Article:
Buffalo, NY – With the last 175 trees scheduled to be planted on Saturday, November 5th, ReTree the District will reach the 1,000 tree goal that community partners in Buffalo’s University District set two years ago. More than just planting trees, ReTree the District has sought to infuse both the virtues of the sharing economy and mobile technology into project planning and implementation. The goal was to make it easier, cheaper, and more efficient for citizens to create the change they wanted to see in their community.
A row of newly planted trees on Englewood Avenue.
Started in 2014, ReTree the District has planted 825 trees to date, attracted over 1,500 volunteers who have logged more than 5,000 service hours, and resulted in over $100,000 invested in the community.
Hundreds of UB students and dozens of faculty and staff have been instrumental in the project’s success. Through semester long independent studies and colloquium classes, students have not only participated in the physical planting of trees, but also project planning, coalition building, and the logistics required to implement a large scale service event. They’ve canvassed neighborhoods and built relationships with residents and block clubs. Once anonymous tenants of a street, students have become embedded members of the community, bringing their skills, talents, and energy with them.
“Planting trees is a great way to get out of the house, meet your neighbors, and make a positive contribution to your community. By providing service opportunities that make an immediate impact on the community, we are changing the student-resident dynamic for the better,” said Mickey Vertino, President of the University Heights Collaborative.
Tools for the project have been borrowed from the University Heights Tool Library, a community nonprofit located off of Main Street in Buffalo, that provides individuals and community groups access to thousands of tools for just one small annual fee. Similar to businesses like Reddy Bikeshare and Zipcar, the Tool Library embraces the sharing economy and the idea that access to a product is more important (and cheaper) than ownership.
The Tool Library has also worked with students and community partners to develop many of the digital tools that have helped foster ReTree the District’s culture of civic innovation.
Volunteers sign in via text messaging the morning of the planting. #savepaperplanttrees
When the project started, there was no comprehensively updated tree map for the district. A smartphone-based application helped the team work with UB students to map over 2,500 tree locations in University District. When registration lines were backed up out the door on the first large-scale planting day, a text message-based registration and waiver process decentralized the registration process and collected volunteer contact information in an easy to use digital format. When the event’s troubleshooting phone was overwhelmed by incoming calls about broken tools, missing stakes, or other issues from the field, a text message-based troubleshooting system was created that would allow volunteers to text in issues, while organizers could respond in real time. When online surveys sent out to volunteers after the event only garnered an 8% response rate, a text message-based feedback system was implemented that increased these rates to between 40% and 50%, providing valuable suggestions to incorporate into future planting events.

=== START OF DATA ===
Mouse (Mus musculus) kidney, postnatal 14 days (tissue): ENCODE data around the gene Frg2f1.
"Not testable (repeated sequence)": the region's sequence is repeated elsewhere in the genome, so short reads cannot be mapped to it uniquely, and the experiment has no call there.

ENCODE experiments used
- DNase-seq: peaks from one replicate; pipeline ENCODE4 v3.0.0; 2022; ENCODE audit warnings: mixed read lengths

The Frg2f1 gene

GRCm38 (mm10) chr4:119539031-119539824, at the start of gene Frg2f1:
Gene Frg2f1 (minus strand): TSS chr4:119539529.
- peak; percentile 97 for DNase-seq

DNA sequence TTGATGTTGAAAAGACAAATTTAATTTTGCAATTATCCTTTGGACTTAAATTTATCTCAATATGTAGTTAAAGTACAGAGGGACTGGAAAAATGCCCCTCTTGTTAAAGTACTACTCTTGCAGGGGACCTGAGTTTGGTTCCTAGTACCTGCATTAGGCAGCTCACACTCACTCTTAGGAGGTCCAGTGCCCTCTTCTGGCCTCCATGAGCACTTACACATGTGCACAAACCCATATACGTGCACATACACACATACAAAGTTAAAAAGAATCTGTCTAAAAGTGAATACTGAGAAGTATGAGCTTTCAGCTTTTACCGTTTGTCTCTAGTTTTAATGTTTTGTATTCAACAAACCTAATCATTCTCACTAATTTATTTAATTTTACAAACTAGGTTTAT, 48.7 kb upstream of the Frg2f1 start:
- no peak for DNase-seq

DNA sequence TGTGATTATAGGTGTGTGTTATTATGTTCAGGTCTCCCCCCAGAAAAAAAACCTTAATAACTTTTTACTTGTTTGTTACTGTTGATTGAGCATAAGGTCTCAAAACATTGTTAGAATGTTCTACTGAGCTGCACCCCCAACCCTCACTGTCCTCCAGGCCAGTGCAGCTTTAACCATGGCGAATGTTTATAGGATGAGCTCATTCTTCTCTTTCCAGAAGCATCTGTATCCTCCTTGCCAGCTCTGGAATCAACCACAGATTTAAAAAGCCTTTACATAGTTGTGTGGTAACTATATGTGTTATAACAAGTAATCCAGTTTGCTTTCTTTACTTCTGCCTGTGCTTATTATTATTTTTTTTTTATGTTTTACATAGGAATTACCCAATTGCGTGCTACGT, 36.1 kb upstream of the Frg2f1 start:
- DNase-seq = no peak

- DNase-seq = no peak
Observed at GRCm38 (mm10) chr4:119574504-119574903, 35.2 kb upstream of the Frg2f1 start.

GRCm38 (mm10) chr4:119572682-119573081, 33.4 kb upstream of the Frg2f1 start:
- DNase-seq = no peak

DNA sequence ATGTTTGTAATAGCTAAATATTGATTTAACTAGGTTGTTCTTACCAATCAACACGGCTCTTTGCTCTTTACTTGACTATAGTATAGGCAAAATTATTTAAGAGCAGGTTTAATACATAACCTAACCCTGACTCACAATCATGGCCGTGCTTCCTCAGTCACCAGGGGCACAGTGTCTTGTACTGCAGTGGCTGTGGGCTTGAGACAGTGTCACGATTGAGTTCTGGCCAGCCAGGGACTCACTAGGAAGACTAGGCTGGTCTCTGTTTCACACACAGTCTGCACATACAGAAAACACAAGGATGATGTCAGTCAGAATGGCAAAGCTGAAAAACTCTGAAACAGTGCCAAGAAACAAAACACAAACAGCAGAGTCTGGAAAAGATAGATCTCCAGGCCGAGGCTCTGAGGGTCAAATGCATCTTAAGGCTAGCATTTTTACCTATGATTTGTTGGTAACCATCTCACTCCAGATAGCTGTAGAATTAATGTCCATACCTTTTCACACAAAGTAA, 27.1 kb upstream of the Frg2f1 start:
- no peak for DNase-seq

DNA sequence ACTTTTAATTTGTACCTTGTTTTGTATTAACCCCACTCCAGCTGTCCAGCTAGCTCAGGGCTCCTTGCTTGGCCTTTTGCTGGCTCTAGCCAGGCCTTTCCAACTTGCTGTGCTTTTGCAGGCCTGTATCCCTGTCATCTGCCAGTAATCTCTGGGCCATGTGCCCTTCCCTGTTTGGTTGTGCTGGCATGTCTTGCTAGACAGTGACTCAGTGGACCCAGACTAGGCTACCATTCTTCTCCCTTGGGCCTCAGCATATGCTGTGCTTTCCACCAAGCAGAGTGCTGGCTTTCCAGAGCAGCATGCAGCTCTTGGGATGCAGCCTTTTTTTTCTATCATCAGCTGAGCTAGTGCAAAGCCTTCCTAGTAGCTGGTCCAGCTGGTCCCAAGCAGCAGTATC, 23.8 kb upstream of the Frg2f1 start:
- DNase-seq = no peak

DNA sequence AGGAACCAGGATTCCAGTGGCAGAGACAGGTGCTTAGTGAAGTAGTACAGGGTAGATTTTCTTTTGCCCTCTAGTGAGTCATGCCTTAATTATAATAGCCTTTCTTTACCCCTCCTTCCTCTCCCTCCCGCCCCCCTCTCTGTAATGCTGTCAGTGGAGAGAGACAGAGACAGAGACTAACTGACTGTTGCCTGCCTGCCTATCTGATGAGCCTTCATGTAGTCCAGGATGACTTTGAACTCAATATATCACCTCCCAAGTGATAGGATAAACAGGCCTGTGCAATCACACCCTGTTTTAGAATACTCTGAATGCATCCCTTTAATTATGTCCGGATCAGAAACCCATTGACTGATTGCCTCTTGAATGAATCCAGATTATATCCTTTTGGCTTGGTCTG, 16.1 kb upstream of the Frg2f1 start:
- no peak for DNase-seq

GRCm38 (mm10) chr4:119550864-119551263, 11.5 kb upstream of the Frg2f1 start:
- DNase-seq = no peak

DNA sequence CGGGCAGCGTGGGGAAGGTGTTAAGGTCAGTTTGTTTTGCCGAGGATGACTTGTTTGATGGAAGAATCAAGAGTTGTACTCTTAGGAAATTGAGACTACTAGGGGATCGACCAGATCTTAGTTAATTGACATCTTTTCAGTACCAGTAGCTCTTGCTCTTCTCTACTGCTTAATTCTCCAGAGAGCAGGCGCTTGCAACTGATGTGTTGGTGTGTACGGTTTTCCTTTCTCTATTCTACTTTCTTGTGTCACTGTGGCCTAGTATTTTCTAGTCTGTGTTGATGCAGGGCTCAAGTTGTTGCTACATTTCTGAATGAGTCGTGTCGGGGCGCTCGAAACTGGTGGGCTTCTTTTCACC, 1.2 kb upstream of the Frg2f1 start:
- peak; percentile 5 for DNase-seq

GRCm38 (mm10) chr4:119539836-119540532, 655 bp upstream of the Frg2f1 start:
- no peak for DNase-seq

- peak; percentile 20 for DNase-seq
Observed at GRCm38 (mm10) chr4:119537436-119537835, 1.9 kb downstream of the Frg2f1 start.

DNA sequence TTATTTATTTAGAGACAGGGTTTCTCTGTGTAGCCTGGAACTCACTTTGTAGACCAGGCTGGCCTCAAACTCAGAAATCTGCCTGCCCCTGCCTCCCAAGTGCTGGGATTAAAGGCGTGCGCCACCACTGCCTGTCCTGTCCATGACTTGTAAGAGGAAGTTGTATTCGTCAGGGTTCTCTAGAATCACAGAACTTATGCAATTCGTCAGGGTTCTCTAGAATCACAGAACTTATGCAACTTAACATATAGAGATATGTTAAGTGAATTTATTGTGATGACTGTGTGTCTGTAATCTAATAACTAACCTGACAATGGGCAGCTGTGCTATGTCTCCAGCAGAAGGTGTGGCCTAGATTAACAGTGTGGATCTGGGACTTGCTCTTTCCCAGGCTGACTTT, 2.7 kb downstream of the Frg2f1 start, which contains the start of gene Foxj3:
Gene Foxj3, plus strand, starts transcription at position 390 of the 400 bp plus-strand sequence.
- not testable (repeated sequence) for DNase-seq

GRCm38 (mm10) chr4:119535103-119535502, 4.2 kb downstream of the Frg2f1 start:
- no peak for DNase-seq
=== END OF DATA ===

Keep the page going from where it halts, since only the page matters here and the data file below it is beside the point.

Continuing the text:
As the large-scale planting chapter of ReTree the District draws to a close, project partners will be turning their attention and the use of these new civic tools to tree maintenance and stewardship. Thanks to a partnership between the City of Buffalo Parks Department, the Buffalo Green Fund, and Cornell Cooperative Extension, a comprehensive citizen-based tree stewardship program called the CommuniTree Steward Program debuted last spring. ReTree the District partners have also offered half a dozen field-based hands-on stewardship workshops throughout University District.
Whether it be large scale tree plantings, such as ReTree the District, or neighborhood cleanups, public art initiatives, community gardens, or the beautification of neighborhood parks, these civic tools allow communities to do more with less and organize in ways that would have been impossible a decade ago.
UB Students work with a resident to backfill their newly planted tree
By focusing on the physical improvement of a neighborhood through a low-cost, participatory project like ReTree the District, organizations can engage community members directly in the process of change and provide a neighborhood with a new sense of what is possible when working together. Projects such as tree plantings are more than the sum of their parts. They are multifaceted projects that foster citizen empowerment, improve the physical environment, promote community development, and bridge the divide between diverse populations.
Project sponsors include the Buffalo Green Fund, Buffalo Promise Neighborhood, University at Buffalo, UB Academies, University District Community Development Association, University District Councilmember Rasheed Wyatt, and the University Heights Collaborative. Additional support has been provided by Akron Tree Farms, Bailey Avenue Business Association, Chestnut Ridge Nursery, City of Buffalo Division of Parks and Recreation, Dash’s Market, Home Depot, ReTree WNY, Schichtel’s Nursery, St. Joseph University Parish, St. Joseph Neighborhood Housing Initiative, University District Block Club Coalition, University Heights Tool Library, and Wegmans.
For more information, to get involved, or to donate please visit www.ourheights.org/retree or contact Darren Cotton, Director, University Heights Tool Library (firstname.lastname@example.org; 716-857-0096)